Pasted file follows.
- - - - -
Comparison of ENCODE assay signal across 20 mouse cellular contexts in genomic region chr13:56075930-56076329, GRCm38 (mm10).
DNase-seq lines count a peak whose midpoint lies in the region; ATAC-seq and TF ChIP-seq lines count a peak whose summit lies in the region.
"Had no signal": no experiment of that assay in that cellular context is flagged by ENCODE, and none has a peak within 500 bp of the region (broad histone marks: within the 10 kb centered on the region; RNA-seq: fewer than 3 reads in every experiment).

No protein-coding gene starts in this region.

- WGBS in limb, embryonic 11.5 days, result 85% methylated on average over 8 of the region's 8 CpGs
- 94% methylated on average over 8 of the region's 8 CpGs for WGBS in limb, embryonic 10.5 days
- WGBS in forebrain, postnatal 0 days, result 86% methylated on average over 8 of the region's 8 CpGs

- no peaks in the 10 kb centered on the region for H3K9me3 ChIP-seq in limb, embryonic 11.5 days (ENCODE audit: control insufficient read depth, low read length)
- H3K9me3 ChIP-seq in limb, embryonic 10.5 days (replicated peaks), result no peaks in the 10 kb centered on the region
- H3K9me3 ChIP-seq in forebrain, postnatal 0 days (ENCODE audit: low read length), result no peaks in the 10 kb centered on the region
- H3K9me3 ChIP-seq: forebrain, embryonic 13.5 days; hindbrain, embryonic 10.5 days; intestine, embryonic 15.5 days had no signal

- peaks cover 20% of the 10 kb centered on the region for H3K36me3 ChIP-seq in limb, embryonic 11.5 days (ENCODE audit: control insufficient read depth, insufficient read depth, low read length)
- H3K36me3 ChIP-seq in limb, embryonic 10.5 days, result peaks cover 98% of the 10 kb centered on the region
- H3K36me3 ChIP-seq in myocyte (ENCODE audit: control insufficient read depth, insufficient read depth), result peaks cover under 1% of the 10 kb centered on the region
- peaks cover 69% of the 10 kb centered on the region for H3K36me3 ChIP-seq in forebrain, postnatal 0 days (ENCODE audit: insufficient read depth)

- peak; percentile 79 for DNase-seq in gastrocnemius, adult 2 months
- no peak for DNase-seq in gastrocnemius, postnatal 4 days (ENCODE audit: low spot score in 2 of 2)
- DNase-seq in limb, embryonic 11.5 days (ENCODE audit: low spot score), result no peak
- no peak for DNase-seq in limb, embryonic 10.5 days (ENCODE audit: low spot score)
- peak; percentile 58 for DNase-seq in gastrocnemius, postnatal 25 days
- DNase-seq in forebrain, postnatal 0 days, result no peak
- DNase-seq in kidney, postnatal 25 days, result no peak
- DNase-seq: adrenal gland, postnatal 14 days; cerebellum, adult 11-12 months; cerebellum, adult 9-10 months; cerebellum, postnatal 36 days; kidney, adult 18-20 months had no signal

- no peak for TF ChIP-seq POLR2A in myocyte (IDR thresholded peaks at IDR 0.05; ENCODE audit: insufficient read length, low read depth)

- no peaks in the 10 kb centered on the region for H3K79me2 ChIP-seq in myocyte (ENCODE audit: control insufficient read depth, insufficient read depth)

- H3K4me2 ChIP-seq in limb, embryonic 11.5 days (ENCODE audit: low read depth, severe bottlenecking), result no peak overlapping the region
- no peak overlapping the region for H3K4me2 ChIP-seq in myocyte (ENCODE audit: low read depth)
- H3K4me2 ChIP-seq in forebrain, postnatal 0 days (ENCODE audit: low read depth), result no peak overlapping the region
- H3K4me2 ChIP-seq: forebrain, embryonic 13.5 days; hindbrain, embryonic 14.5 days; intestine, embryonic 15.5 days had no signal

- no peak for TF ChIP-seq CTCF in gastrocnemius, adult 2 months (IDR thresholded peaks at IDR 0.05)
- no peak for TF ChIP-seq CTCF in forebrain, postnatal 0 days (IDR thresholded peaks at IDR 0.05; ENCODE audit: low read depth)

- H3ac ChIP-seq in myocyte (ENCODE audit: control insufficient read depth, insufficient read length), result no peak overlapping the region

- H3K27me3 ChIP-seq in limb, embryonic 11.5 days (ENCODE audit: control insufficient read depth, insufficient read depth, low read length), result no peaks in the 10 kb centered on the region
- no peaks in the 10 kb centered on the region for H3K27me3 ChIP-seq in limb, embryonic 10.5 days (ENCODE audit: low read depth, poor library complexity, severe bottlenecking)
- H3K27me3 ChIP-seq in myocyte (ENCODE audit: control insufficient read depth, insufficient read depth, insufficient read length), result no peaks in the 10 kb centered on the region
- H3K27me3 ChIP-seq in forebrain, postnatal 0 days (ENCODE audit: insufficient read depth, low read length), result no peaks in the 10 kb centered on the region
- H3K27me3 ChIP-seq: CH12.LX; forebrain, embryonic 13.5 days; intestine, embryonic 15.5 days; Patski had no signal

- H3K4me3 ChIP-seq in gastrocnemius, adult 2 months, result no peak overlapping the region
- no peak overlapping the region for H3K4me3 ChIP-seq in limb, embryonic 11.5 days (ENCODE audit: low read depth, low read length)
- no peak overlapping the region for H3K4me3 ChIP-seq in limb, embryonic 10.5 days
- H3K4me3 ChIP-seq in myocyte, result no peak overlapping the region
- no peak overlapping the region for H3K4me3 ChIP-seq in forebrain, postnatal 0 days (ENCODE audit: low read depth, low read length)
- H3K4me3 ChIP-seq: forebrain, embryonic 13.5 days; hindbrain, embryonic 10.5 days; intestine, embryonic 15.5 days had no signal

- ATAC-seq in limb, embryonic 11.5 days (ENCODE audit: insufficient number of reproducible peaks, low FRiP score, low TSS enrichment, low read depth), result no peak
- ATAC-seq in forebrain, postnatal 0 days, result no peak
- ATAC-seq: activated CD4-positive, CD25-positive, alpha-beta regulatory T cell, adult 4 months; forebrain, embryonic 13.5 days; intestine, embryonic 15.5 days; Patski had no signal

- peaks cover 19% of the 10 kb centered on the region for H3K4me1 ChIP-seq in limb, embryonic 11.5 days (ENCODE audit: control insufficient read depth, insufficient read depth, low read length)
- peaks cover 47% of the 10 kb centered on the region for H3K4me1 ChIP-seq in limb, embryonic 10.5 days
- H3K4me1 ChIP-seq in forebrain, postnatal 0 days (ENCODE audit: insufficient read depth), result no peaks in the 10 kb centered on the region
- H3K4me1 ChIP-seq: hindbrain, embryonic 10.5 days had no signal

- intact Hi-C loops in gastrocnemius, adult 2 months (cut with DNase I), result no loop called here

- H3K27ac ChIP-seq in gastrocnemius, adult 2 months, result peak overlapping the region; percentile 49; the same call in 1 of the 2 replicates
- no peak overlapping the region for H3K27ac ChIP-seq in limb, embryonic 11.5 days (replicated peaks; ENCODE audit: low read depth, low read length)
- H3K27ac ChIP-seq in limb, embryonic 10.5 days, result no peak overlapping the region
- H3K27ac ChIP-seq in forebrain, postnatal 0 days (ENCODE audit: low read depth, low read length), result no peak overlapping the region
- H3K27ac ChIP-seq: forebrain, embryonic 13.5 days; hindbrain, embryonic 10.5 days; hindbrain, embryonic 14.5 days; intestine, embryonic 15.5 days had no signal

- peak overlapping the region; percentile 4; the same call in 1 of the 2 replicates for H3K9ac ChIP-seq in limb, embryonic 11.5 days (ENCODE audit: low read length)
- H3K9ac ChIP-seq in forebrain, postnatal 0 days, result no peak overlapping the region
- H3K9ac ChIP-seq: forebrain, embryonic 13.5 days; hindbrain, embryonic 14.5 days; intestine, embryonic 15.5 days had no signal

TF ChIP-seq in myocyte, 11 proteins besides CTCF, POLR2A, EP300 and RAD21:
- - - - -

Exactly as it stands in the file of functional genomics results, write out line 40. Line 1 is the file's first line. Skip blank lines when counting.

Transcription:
- no peak overlapping the region for H3K4me3 ChIP-seq in limb, embryonic 10.5 days